The French government has said a carbon tax will be introduced in the country next year that is expected to generate some €4 billion (£3.3 billion) for renewables projects and energy efficiency schemes.
Fossil fuels firms will be taxed in proportion to the amount of greenhouse gas emissions they generate. The government said it would have a minor impact on consumers, at least in its first year.
Fuel is already being taxed in France, but carbon emissions have as yet not been taken into account. Transport companies will be exempt.
The carbon tax is expected to create €2.5 billion (£2.1 billion) in 2015 and up to €4 billion in 2016, as part of a climate-energy contribution scheme (contribution climat-énergie [CCE]) announced by French president Francois Hollande.
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The government said that these profits, along with a levy on profits derived from largely produced nuclear power, would help the country to pursue clean energy targets.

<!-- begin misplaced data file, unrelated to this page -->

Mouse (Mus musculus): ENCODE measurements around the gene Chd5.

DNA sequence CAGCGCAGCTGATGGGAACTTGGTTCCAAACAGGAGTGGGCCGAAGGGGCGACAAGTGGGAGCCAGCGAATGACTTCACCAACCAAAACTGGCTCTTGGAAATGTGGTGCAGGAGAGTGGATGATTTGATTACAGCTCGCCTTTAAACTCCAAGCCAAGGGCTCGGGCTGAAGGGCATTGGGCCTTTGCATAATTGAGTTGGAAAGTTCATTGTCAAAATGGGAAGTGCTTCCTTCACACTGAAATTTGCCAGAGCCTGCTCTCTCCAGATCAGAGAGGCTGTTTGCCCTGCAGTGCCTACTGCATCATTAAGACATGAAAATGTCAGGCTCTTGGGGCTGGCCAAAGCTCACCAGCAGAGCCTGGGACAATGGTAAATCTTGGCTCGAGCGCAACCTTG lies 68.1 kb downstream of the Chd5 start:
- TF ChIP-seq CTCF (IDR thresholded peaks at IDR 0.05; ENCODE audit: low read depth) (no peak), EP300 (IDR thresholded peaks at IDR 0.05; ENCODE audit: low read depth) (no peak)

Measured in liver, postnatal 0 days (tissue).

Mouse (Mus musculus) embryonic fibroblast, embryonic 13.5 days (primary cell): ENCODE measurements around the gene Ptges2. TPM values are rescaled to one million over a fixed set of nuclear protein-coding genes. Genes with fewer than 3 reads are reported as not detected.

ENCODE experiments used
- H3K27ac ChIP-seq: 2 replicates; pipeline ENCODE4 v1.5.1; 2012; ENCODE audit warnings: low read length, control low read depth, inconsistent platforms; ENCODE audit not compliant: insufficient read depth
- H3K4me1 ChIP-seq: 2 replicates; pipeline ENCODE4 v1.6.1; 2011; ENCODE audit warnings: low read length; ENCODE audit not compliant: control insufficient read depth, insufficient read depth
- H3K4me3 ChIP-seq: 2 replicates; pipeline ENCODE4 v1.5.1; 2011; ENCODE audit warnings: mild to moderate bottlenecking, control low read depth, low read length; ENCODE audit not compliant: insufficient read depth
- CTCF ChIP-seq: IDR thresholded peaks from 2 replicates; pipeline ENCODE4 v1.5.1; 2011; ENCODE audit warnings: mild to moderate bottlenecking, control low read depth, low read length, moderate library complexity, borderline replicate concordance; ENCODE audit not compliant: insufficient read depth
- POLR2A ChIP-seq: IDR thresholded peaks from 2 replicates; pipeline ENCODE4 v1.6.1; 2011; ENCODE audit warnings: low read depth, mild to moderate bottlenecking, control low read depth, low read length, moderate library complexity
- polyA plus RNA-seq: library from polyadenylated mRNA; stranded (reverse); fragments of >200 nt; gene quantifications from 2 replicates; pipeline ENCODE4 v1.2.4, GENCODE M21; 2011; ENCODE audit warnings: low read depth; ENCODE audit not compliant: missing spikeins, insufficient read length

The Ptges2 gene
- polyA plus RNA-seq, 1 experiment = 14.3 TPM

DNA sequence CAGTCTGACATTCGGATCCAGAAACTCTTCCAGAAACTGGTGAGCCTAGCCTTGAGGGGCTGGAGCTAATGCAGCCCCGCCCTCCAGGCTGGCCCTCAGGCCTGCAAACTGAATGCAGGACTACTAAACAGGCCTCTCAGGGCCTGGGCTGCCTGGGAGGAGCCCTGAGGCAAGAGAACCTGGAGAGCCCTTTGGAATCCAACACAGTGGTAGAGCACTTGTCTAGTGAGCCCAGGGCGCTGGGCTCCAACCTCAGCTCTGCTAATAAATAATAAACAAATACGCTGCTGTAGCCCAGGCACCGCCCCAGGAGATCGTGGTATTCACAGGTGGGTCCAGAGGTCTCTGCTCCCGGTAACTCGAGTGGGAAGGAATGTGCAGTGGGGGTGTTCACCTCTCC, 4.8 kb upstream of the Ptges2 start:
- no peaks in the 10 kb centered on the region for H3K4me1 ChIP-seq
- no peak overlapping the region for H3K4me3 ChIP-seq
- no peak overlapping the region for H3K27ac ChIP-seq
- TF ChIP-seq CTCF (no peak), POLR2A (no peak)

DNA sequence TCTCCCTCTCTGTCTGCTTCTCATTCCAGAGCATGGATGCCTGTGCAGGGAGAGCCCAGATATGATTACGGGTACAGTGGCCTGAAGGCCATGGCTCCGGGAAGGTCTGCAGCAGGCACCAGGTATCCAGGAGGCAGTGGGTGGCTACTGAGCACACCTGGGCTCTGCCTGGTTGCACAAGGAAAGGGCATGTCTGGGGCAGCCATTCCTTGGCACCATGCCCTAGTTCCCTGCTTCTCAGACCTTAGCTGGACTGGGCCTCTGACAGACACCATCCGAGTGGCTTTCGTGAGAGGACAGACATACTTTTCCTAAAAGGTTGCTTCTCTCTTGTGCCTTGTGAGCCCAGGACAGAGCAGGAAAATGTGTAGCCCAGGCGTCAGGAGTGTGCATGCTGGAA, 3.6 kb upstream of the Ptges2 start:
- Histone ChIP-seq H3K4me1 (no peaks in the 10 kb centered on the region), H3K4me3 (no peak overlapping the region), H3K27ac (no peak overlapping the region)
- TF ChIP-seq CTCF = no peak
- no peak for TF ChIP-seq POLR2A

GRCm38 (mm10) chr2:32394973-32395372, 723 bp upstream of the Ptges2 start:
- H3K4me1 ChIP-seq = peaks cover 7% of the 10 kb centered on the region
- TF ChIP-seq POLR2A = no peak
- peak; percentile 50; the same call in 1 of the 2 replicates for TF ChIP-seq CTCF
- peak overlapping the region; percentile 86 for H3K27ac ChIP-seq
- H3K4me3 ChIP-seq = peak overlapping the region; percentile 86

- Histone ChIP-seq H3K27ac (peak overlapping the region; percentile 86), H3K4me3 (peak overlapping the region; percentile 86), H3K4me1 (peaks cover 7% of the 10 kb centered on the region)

“For the remainder of the lifespan of the plants, assuring maximum safety, our nuclear park will be made to contribute, without impacting supply. Fossil and nuclear energy will thus be mobilised to allow us to meet our energy transition objectives”, French prime minister Jean-Marc Ayrault said.
Meanwhile, Hollande added that the country would try to reduce its dependency on fossil fuels by 30% by 2030, while decreasing the reliance on nuclear energy by 50% by 2025, starting with the closure of the oldest power plants.
Carbon pricing is currently being considered by a number of South American countries, as well as China. It is also in force in some European regions, a few US states, Australia and New Zealand.
Following the recent election, however, new Australian PM Tony Abbott announced he will scrap the tax, putting the country’s climate targets at risks.